The complex basis underlying common fragile site instability in cancer

Efrat Ozeri-Galai, Assaf C. Bester, Batsheva Kerem*

*Corresponding author for this work

Research output: Contribution to journalReview articlepeer-review

68 Scopus citations


Common fragile sites (CFSs) were characterized almost 30 years ago as sites undergoing genomic instability in cancer. Recently, . in vitro studies have found that oncogene-induced replication stress leads to CFS instability. . In vivo, CFSs were found to be preferentially unstable during early stages of cancer development and to leave a unique signature of instability. It is now increasingly clear that, along the spectrum of replication features characterizing CFSs, failure of origin activation is a common feature. This and other features of CFSs, together with the replication stress characterizing early stages of cancer development, lead to incomplete replication that results in genomic instability preferentially at CFSs. Here, we review the shared and unique characteristics of CFSs, their underlying causes and their implications, particularly with respect to the development of cancer.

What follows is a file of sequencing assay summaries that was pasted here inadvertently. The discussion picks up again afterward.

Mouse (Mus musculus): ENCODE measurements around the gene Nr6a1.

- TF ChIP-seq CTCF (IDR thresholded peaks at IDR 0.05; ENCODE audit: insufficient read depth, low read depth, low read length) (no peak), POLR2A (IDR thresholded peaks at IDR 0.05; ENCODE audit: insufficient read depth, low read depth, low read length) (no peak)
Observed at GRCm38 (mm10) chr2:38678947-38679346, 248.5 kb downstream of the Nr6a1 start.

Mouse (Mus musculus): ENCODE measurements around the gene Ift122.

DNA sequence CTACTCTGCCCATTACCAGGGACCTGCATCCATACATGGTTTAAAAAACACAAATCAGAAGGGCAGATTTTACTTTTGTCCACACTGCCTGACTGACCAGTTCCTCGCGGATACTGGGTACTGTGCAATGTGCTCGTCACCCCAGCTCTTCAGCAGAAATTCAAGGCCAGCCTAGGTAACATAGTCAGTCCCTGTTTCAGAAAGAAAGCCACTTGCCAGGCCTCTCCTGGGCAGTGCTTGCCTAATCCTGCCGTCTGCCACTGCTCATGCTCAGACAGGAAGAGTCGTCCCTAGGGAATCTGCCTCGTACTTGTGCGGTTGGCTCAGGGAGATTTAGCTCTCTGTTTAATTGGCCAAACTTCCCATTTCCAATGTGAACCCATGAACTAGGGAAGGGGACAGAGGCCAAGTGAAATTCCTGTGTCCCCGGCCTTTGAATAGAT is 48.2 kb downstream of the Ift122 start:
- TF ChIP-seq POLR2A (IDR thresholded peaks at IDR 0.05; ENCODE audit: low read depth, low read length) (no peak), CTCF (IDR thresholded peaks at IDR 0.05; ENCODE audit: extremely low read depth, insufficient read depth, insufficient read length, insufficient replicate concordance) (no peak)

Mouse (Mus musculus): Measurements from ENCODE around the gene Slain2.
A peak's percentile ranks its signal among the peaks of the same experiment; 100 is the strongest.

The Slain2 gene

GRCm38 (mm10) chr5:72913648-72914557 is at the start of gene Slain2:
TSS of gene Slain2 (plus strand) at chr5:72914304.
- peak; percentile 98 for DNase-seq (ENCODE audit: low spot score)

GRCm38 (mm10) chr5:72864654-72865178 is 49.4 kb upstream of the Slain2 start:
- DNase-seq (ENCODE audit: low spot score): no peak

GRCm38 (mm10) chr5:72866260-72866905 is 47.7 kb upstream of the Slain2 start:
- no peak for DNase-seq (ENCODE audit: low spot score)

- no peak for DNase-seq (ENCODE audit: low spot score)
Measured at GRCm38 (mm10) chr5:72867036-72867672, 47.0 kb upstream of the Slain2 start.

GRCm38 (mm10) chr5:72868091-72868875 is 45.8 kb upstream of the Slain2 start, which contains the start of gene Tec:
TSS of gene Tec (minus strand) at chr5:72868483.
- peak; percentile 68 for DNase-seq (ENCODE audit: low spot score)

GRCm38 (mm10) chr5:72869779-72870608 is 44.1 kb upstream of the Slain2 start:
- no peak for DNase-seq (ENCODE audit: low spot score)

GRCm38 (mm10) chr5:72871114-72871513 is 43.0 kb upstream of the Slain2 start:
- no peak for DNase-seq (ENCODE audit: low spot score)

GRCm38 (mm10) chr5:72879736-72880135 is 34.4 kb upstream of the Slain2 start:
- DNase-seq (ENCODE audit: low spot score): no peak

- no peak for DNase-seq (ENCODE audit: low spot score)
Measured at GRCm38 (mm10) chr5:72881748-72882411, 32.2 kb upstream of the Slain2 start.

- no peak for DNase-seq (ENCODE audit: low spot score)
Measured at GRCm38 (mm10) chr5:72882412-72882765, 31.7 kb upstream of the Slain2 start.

Original languageAmerican English
Pages (from-to)295-302
Number of pages8
JournalTrends in Genetics
Issue number6
StatePublished - Jun 2012


  • Cancer
  • DNA damage
  • Dormant origins
  • Fragile sites
  • Genomic instability
  • Replication


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